How To Read (Morgan Housel, Collaborative Fund) – One of the most common themes amongst those who are highly successful is that they tend to read, a lot. As Charlie Munger is known to say, “In my whole life, I have known no wise people who didn’t read all the time. None. Zero.” Yet the irony is that beyond learning the letters to read the words, most of us are never taught how to really read, in a way that we can actually learn. To explore this, Housel asked a series of people how they read – what are their habits and approach to reading, to meaningfully take in all the information. The responses are fascinating and worth a read (no pun intended!), but highlights include: try to read what’s of interest, and don’t worry about highlighting passages unless it’s really meaningful to you (as you probably won’t have time to go back anyway, and the really salient points will likely stick in your mind anyway!); if you’re going to capture notes/highlights, type them up afterwards, both so you can file away the key points for future reference, and because the process of doing so helps to cement the learning process; look far and wide for ideas of what books to read (we maintain a list of recommended reading for financial advisors here on the blog for those seeking new ideas!); it’s easier to read when you make reading part of a routine (e.g., read at night after the kids go to sleep, or on the subway during your commute); don’t feel bad if your attention wanders to lots of different books, or if you get bored with a book and want to start skimming ahead (it’s normal, even/especially amongst prolific readers, to skim or never finish books!), and many people engage in reading 2+ books at once (and shift back and forth to whatever strikes their mood at the time); and lots of prolific readers are using e-books on devices like the Kindle, although many active readers still prefer to get the physical books (to each their own!).
The 1 Percent Rule: Why A Few People Get Most Of The Rewards (James Clear) – Over 100 years ago, Vilfredo Pareto first noticed that a small number of the pea pods in his garden produced the majority of the peas, and found that the principle applied to other natural phenomena and even the distribution of wealth, leading to what is now known as the Pareto Principle, or more commonly as the 80/20 rule – where 80% of the results are attributable to just 20% of the participants… from 80% of Italian land being owned by just 20% of the people (when Pareto studied it), to the fact that 20% of the NBA franchises have won almost 80% of the championships (technically, 75.3%). Clear suggests that the reason these results continue to persist, across a wide range of scenarios, is known as the “Power of Accumulative Advantage” – the fact that if one participant in a competitive environment is even just 1% better, he/she gets a little bit more of the results/benefits, which allows them to reinvest for more growth/success, and the compounding effect over time leads to outsized differences in results; for instance, in the Amazon rainforest, there are 16,000 different tree species, but just 227 “hyperdominant” species (that grow just a little bit taller and faster, and end up getting more soil and sunlight as a result) end up accounting for 50% of the total trees (despite being just 1.4% of the tree species). In human competitions, the phenomenon even leads to winner-take-all scenarios; for instance, the Olympic racer who is 1/100th of a second faster doesn’t just win a portion of the medals, but can win all the gold medals. The significance of this is that it means to win in competition – including in business – it may not be necessary to be drastically better than everyone else, as just identifying small opportunities to be just 1% better can, compounded over time, lead to outsized results. In other words, it’s not necessary to be twice as good to get twice the results; just be 1% better for a sustained period of time.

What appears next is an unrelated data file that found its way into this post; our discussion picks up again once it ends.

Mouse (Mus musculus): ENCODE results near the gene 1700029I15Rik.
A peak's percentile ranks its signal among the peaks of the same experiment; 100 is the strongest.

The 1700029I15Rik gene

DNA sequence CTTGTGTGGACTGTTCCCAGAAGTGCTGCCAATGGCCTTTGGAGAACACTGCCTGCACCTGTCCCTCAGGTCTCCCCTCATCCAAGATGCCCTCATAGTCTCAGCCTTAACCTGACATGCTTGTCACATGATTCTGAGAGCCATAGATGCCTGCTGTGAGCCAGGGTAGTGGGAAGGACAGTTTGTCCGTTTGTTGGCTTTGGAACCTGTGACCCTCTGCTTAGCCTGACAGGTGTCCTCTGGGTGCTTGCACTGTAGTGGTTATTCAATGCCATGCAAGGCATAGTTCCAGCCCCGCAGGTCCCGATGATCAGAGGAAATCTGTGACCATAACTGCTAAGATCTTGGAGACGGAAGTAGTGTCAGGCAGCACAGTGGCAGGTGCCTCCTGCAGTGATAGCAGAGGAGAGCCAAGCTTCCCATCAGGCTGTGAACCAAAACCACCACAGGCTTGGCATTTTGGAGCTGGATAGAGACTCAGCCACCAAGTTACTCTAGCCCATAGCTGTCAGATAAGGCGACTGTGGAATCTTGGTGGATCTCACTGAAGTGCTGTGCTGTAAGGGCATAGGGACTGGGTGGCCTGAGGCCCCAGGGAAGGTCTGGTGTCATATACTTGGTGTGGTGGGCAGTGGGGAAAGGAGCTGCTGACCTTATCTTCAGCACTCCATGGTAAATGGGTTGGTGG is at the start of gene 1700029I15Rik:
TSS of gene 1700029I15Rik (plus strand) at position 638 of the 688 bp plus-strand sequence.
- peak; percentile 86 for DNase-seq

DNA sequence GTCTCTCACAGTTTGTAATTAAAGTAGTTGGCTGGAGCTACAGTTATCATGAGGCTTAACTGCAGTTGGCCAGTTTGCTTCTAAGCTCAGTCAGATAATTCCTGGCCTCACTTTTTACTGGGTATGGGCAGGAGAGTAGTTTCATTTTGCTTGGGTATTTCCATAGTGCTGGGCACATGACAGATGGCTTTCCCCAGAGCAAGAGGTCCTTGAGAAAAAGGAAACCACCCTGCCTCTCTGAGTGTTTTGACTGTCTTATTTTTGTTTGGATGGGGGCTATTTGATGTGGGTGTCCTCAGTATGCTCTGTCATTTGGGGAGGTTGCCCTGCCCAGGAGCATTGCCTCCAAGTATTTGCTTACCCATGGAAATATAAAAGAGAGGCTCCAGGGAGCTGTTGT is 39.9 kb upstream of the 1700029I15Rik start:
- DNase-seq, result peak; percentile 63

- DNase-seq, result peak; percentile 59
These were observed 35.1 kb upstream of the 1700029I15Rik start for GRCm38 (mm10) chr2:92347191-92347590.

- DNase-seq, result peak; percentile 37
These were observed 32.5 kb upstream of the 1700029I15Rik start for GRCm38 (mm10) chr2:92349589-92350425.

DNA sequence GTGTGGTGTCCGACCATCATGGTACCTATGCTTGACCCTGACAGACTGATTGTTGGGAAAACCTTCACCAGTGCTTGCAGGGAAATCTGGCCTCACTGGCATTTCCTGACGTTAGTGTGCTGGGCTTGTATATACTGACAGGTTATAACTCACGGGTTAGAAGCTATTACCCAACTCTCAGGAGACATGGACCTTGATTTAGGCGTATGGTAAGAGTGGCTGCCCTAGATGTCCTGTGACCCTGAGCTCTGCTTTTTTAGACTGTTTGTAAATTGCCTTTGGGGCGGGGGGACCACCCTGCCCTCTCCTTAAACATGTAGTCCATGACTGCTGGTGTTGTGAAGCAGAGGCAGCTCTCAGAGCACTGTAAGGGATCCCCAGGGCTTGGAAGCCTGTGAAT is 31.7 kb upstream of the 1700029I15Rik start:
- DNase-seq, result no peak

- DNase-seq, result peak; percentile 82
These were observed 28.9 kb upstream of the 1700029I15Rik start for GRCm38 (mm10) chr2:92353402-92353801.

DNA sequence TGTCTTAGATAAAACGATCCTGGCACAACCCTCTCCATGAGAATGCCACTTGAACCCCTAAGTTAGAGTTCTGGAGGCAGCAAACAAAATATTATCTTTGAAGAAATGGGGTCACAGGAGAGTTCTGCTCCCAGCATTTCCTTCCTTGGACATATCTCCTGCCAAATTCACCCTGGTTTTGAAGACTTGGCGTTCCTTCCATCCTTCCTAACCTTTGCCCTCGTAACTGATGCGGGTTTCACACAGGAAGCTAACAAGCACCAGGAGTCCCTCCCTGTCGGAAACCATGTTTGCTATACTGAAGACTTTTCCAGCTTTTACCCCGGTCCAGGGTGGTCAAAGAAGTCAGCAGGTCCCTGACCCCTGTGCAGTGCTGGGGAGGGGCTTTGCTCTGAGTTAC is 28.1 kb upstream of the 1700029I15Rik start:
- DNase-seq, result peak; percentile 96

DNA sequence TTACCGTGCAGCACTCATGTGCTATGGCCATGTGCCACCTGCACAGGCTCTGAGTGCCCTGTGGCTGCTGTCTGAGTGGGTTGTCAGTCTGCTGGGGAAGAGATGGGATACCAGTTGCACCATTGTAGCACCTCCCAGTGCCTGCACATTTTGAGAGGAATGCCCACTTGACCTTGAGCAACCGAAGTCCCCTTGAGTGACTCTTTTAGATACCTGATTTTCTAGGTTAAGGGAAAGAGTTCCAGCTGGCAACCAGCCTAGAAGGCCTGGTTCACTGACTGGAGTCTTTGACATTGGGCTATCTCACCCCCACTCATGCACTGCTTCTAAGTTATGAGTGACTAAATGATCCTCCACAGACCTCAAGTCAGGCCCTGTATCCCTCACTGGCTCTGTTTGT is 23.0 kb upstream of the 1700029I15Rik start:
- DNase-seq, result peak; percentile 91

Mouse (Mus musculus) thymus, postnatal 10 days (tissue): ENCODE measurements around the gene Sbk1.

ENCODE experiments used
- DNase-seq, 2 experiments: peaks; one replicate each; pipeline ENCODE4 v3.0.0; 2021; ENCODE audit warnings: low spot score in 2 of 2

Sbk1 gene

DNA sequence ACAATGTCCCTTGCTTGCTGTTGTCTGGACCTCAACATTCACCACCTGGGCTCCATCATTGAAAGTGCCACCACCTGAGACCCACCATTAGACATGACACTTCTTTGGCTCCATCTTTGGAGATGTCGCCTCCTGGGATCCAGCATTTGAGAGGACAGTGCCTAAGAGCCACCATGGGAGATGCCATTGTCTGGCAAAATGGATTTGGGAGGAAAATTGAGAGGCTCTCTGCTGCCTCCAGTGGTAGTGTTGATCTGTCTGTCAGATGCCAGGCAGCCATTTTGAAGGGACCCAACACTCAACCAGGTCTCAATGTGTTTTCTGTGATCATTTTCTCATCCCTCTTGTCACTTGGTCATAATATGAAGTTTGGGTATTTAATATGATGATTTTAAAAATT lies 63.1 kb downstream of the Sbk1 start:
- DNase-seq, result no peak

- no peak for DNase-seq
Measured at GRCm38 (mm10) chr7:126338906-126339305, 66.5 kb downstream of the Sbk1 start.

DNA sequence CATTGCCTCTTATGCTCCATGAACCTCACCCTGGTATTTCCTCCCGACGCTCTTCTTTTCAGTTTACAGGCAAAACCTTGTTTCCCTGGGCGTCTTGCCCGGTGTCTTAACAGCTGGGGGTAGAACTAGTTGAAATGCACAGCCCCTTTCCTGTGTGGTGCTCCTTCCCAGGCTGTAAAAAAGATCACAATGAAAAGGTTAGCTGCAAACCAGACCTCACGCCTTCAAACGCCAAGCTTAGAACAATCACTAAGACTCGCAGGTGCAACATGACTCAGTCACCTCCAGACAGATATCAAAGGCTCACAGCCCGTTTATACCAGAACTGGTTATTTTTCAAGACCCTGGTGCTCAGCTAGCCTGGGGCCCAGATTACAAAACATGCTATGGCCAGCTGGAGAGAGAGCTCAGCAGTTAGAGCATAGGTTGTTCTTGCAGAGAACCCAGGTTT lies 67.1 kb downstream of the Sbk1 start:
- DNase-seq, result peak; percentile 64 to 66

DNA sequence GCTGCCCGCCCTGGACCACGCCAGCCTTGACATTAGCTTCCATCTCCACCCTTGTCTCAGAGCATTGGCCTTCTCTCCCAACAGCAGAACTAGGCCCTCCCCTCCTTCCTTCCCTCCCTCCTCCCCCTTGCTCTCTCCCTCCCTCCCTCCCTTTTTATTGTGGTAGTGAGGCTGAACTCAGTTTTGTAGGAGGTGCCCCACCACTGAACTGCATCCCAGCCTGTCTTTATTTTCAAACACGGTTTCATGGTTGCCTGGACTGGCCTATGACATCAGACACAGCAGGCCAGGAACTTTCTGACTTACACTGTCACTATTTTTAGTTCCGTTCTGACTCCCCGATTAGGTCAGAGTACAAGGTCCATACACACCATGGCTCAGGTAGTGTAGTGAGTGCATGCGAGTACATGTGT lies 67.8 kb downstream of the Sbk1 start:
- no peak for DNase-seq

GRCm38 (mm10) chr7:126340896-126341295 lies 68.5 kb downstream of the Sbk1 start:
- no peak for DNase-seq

I hope you enjoyed the reading! Please leave a comment below to share your thoughts, or make a suggestion of any articles you think I should highlight in a future column!
In the meantime, if you’re interested in more news and information regarding advisor technology, I’d highly recommend checking out Bill Winterberg’s “FPPad” blog on technology for advisors as well.